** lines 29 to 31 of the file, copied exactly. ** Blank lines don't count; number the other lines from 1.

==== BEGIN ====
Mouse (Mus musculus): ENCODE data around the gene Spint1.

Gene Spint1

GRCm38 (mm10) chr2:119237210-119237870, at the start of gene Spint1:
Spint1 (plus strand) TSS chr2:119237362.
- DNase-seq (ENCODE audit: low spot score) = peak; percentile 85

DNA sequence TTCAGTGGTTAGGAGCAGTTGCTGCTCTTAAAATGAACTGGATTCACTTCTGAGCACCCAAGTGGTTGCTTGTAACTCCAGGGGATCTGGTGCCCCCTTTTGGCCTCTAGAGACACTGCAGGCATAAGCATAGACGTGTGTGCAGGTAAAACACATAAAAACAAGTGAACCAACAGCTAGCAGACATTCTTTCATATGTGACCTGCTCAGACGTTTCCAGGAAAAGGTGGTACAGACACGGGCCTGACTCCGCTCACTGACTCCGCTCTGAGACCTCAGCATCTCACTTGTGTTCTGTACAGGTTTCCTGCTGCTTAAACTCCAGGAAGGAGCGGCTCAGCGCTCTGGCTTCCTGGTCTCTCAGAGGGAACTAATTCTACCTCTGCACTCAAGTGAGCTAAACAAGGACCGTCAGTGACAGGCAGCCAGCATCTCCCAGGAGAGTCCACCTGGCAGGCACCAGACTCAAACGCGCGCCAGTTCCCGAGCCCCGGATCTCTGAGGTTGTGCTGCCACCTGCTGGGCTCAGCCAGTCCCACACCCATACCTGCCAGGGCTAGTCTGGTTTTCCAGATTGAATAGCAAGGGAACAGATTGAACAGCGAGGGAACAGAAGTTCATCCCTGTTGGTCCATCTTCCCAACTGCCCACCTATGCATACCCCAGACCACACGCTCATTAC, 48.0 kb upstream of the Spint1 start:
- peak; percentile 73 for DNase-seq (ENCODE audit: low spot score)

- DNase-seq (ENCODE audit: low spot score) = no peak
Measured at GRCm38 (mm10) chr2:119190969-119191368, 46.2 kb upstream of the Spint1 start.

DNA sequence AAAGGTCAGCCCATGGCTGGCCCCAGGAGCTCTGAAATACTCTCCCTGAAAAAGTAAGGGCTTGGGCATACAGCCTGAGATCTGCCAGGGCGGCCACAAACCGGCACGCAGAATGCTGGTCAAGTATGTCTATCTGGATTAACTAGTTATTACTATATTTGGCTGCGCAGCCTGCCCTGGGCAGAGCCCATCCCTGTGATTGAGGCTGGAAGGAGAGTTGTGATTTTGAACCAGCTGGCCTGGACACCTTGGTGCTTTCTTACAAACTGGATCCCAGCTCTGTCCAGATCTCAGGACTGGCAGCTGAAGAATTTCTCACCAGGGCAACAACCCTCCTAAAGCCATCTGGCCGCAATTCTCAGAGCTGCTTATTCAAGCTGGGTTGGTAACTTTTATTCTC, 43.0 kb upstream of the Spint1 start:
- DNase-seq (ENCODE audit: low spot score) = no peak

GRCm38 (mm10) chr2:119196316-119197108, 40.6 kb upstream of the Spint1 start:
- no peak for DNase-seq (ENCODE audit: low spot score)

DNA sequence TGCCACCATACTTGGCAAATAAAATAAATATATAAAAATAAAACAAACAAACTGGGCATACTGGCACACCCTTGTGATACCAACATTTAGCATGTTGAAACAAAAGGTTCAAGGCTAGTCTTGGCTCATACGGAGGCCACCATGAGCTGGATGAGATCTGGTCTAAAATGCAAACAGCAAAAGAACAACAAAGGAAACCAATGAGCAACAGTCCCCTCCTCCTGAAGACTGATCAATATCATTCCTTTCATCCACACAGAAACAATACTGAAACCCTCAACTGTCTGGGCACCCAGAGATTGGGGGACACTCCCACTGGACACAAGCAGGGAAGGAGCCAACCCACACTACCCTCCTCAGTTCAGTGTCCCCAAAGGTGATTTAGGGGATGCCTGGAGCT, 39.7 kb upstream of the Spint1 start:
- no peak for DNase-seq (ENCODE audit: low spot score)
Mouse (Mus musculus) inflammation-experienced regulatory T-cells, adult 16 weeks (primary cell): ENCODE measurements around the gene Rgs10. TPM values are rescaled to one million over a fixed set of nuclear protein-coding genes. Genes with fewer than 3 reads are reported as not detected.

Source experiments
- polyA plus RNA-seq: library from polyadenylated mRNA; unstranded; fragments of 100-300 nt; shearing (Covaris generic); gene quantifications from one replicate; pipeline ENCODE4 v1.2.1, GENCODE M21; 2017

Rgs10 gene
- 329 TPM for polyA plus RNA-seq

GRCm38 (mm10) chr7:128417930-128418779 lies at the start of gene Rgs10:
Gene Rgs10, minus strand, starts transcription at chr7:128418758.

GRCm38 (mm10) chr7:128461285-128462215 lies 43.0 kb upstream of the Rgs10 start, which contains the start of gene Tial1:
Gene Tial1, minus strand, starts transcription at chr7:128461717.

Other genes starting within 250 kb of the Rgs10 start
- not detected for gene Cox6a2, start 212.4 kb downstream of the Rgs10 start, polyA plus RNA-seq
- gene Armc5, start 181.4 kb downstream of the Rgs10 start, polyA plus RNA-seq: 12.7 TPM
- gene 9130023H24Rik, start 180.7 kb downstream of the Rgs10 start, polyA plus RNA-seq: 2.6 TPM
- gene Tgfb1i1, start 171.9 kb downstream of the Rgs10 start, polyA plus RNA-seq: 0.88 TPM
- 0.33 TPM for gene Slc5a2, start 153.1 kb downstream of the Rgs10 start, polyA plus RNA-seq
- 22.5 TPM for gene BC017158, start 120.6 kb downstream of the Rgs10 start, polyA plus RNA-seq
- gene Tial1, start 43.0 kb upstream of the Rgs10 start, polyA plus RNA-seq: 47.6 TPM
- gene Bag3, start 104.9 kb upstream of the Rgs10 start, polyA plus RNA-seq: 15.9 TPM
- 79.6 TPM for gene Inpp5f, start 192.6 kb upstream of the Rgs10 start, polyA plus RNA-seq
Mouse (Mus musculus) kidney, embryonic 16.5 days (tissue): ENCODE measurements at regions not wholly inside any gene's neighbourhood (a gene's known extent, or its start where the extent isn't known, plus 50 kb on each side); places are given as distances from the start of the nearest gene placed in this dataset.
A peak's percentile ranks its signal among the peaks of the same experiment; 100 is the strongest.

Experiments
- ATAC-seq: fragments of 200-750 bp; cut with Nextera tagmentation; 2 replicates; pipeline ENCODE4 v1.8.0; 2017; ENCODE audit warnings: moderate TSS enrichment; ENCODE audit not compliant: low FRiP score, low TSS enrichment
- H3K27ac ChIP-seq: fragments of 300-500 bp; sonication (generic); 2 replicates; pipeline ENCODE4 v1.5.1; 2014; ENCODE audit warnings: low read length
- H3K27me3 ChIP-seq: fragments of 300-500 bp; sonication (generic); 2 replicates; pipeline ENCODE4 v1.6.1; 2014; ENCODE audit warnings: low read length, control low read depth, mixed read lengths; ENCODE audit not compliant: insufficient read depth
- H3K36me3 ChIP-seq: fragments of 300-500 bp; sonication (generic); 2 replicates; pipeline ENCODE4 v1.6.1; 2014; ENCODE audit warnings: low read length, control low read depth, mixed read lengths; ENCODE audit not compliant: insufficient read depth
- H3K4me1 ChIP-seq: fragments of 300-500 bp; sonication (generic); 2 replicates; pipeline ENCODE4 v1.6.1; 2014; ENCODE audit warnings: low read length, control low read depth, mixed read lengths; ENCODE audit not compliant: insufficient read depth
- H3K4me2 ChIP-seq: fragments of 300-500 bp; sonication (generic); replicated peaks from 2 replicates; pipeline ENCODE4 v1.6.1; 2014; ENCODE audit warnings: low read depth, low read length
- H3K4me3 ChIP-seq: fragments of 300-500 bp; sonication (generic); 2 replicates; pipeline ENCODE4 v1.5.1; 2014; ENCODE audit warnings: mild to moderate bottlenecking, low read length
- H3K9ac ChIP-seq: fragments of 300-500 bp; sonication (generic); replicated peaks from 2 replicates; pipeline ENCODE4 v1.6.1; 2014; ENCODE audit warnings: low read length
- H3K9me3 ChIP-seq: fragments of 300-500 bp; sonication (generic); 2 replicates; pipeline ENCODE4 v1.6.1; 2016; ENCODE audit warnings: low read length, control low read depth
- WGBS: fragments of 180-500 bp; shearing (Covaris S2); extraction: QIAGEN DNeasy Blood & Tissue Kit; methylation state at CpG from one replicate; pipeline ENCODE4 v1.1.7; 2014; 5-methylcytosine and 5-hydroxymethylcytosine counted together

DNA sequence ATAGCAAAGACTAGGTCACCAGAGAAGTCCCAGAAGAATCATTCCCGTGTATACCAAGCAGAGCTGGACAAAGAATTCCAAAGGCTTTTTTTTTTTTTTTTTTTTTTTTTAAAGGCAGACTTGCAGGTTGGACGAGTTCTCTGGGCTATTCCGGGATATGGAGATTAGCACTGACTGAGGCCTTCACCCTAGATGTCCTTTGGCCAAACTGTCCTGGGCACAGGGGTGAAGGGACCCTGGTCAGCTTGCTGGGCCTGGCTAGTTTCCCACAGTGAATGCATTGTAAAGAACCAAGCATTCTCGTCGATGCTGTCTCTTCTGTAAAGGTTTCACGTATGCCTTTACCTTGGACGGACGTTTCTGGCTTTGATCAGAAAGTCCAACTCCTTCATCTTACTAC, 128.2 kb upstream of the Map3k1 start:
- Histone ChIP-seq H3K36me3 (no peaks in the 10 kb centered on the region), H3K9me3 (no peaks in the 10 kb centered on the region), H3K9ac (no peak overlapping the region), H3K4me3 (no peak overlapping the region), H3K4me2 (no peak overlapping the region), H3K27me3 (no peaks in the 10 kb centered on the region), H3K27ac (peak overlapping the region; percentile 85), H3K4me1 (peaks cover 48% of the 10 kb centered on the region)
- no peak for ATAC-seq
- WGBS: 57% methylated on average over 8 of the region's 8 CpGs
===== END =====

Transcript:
- gene Tgfb1i1, start 171.9 kb downstream of the Rgs10 start, polyA plus RNA-seq: 0.88 TPM
- 0.33 TPM for gene Slc5a2, start 153.1 kb downstream of the Rgs10 start, polyA plus RNA-seq
- 22.5 TPM for gene BC017158, start 120.6 kb downstream of the Rgs10 start, polyA plus RNA-seq